Thursday, 20 June 2013

Whin Rigg & Illgill Head

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Route: Wasdale NT Campsite, Wasdale Head Hall Farm, The Screes Footpath, Greathall Gill, Whin Rigg, Illgill Head, Maiden Castle, Fence Wood

Date: 16/06/2013
From: Wasdale NT Campsite

Parking: Wasdale NT Campsite
Start Point: Wasdale NT Campsite
Region: Southern Fells

Route length: 9.3 miles (15km)
Time taken: 4:30
Average speed: 2.1mph
Ascent: 778m
Descent: 805m

Wainwrights on this walk:
Whin Rigg (535m), Illgill Head (609m)

Additional summits: None

Other points of interest: Screes Footpath, Wastwater Screes

On my final weekend in the Lake District for some weeks, we decided on a circular walk that involved crossing the famous Wastwater Screes (a Site of Special Scientific Interest) as well as taking in another two Wainwrights, Whin Rigg and Illgill Head; the two peaks that create the 2000 ft tumbling curtain of rock on Wastwater's eastern shores. Having seen The Screes (as labelled on the OS maps) a number of times before in passing, I hadn't realised there was a path that crossed them. It certainly didn't look possible looking at them from the opposite shore. Only one way to find out for sure....
The Wastwater Screes reflecting beautifully on a summer evening. Surely there is no way across?
Leaving the campsite at Wasdale Head, we made the short trip past Wasdale Head Hall Farm to join the start of the Screes Footpath. 'Rocky, uneven and slippery' was the warning on the sign on the gate. Perfect. The weather was almost playing fair again, after a miserable night, and blue skies were interspersed with drifting white clouds. Passing through the gate, we followed the path as it crosses the steep slopes of Illgill Head.
The Screes footpath as it crosses the lower slopes of Illgill Head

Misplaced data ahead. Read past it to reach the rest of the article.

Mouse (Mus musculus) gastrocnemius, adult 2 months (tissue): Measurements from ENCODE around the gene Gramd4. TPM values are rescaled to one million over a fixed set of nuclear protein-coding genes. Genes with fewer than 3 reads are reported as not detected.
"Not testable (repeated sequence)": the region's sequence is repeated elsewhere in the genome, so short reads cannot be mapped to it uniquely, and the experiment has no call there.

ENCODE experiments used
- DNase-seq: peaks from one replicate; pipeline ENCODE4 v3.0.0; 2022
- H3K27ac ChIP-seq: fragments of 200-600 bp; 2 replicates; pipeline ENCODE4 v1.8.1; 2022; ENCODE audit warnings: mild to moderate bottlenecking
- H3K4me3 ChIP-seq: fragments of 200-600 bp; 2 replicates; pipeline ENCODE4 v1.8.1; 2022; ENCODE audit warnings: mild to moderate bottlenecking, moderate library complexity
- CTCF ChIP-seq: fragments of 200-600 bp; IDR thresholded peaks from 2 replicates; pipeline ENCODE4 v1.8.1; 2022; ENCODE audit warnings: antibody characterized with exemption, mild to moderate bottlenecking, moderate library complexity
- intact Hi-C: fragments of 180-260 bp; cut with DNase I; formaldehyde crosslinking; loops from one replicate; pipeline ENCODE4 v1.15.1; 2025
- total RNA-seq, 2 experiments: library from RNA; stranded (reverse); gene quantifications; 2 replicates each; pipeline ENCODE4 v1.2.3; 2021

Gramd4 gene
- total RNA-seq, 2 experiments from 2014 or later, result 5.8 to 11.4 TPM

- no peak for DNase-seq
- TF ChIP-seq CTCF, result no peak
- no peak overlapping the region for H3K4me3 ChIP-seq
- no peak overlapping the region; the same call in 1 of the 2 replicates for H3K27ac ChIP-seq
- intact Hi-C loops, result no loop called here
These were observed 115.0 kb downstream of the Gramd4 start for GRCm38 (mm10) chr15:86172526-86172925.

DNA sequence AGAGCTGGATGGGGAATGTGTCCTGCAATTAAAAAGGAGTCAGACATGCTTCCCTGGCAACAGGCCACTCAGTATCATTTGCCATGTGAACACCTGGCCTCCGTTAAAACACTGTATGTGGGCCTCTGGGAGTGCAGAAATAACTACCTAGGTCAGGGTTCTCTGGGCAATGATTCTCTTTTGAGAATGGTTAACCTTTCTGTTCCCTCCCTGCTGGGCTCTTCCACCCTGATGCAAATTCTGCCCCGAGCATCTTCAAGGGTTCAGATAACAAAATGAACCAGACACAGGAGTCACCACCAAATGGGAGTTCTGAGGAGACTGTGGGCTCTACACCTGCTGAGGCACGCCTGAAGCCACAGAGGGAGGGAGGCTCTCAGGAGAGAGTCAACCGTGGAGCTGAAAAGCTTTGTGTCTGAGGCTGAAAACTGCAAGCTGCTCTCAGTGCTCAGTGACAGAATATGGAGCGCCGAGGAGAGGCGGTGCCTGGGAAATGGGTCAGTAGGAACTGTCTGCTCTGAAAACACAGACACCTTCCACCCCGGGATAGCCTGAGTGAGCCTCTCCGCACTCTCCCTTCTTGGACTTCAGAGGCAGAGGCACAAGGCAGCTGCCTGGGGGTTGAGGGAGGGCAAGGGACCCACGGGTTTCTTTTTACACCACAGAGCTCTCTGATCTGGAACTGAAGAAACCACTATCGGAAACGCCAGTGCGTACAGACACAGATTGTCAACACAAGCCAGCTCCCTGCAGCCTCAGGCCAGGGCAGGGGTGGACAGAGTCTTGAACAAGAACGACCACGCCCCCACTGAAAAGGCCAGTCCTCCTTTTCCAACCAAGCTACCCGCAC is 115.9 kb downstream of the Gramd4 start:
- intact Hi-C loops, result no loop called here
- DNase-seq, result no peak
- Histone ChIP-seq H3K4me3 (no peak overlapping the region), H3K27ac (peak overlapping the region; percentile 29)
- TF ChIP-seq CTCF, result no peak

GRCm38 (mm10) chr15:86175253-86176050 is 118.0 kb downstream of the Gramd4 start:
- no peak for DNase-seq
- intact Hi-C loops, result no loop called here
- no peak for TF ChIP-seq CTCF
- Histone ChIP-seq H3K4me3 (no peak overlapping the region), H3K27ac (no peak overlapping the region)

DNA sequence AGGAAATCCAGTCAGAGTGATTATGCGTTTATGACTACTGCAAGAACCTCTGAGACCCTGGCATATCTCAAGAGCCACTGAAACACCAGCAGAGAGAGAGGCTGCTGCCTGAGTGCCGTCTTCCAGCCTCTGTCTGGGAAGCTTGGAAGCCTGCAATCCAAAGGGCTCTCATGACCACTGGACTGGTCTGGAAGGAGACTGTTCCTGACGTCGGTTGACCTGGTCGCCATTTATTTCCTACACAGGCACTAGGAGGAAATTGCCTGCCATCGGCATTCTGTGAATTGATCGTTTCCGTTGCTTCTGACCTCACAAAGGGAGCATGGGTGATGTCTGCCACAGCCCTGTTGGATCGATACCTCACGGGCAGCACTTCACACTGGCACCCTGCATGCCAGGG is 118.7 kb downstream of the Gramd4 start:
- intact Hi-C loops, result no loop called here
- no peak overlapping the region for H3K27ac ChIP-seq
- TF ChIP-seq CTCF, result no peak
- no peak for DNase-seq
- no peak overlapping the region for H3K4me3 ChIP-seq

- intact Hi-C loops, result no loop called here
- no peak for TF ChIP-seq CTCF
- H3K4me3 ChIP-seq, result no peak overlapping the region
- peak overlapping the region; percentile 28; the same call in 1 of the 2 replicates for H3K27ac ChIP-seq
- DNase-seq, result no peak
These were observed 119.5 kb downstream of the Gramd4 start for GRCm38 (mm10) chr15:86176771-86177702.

Knott Ends and Yewbarrow on the opposite side of the lake
After an undulating section of narrow path, reminiscent of a low-level climbers traverse, the path crosses the first area of fallen stone. For the most part, the route is fairly distinct and the fact that the path is guarded on either side by the steep scree and a short tumble in the water prevents any travelling 'off piste'.
The path is easy to follow across the first section of The Screes
Low cloud mingles with the crags of Bell Rib and Vicker's How
A view straight up the steep sheet of rock
After crossing the area of smaller scree and gaining bit of altitude, the path regains its grassy nature and continues along to the real star of the day; the boulder field. From here it's a navigational free-for-all as the path disappears and is replaced by the jumbled pile of stones. I really enjoyed this part of the walk, hopping across the boulders while working up a decent sweat in the process. Before long, the path reappears and the boulders begin to subside as you reach the very end of Wastwater.
Ian leads the way across the boulders
The path eventually reappears and leads you to.....
..... the Southern end of Wastwater